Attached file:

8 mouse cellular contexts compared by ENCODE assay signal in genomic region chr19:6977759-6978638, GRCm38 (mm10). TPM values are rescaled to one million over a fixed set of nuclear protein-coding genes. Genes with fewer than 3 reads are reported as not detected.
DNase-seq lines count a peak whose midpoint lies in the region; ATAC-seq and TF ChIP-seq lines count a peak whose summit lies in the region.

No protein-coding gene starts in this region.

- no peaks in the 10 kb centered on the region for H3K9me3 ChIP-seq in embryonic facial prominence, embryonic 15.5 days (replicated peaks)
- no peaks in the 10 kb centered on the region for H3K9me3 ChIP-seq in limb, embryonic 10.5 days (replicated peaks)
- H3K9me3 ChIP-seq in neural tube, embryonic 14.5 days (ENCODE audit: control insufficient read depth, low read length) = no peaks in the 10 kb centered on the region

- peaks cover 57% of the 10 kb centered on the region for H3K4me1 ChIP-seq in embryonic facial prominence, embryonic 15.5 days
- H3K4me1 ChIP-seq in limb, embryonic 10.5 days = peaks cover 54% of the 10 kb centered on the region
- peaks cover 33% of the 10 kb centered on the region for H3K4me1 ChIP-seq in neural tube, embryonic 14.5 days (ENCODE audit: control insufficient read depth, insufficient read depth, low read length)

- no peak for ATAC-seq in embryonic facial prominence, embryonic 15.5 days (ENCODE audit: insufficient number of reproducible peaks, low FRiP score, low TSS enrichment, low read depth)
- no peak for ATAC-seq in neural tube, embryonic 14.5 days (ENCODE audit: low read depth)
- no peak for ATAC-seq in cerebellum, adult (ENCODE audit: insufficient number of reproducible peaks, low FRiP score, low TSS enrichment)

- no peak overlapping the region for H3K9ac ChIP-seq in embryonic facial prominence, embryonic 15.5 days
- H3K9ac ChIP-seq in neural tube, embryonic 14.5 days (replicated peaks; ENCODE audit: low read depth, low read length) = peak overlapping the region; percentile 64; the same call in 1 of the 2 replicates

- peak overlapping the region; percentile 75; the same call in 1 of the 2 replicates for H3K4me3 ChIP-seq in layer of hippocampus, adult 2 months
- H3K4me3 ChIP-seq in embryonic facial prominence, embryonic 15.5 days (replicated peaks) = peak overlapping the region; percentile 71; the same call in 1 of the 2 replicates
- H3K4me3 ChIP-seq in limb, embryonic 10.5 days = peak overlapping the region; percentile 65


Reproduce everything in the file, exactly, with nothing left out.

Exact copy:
8 mouse cellular contexts compared by ENCODE assay signal in genomic region chr19:6977759-6978638, GRCm38 (mm10). TPM values are rescaled to one million over a fixed set of nuclear protein-coding genes. Genes with fewer than 3 reads are reported as not detected.
DNase-seq lines count a peak whose midpoint lies in the region; ATAC-seq and TF ChIP-seq lines count a peak whose summit lies in the region.

No protein-coding gene starts in this region.

- no peaks in the 10 kb centered on the region for H3K9me3 ChIP-seq in embryonic facial prominence, embryonic 15.5 days (replicated peaks)
- no peaks in the 10 kb centered on the region for H3K9me3 ChIP-seq in limb, embryonic 10.5 days (replicated peaks)
- H3K9me3 ChIP-seq in neural tube, embryonic 14.5 days (ENCODE audit: control insufficient read depth, low read length) = no peaks in the 10 kb centered on the region

- peaks cover 57% of the 10 kb centered on the region for H3K4me1 ChIP-seq in embryonic facial prominence, embryonic 15.5 days
- H3K4me1 ChIP-seq in limb, embryonic 10.5 days = peaks cover 54% of the 10 kb centered on the region
- peaks cover 33% of the 10 kb centered on the region for H3K4me1 ChIP-seq in neural tube, embryonic 14.5 days (ENCODE audit: control insufficient read depth, insufficient read depth, low read length)

- no peak for ATAC-seq in embryonic facial prominence, embryonic 15.5 days (ENCODE audit: insufficient number of reproducible peaks, low FRiP score, low TSS enrichment, low read depth)
- no peak for ATAC-seq in neural tube, embryonic 14.5 days (ENCODE audit: low read depth)
- no peak for ATAC-seq in cerebellum, adult (ENCODE audit: insufficient number of reproducible peaks, low FRiP score, low TSS enrichment)

- no peak overlapping the region for H3K9ac ChIP-seq in embryonic facial prominence, embryonic 15.5 days
- H3K9ac ChIP-seq in neural tube, embryonic 14.5 days (replicated peaks; ENCODE audit: low read depth, low read length) = peak overlapping the region; percentile 64; the same call in 1 of the 2 replicates

- peak overlapping the region; percentile 75; the same call in 1 of the 2 replicates for H3K4me3 ChIP-seq in layer of hippocampus, adult 2 months
- H3K4me3 ChIP-seq in embryonic facial prominence, embryonic 15.5 days (replicated peaks) = peak overlapping the region; percentile 71; the same call in 1 of the 2 replicates
- H3K4me3 ChIP-seq in limb, embryonic 10.5 days = peak overlapping the region; percentile 65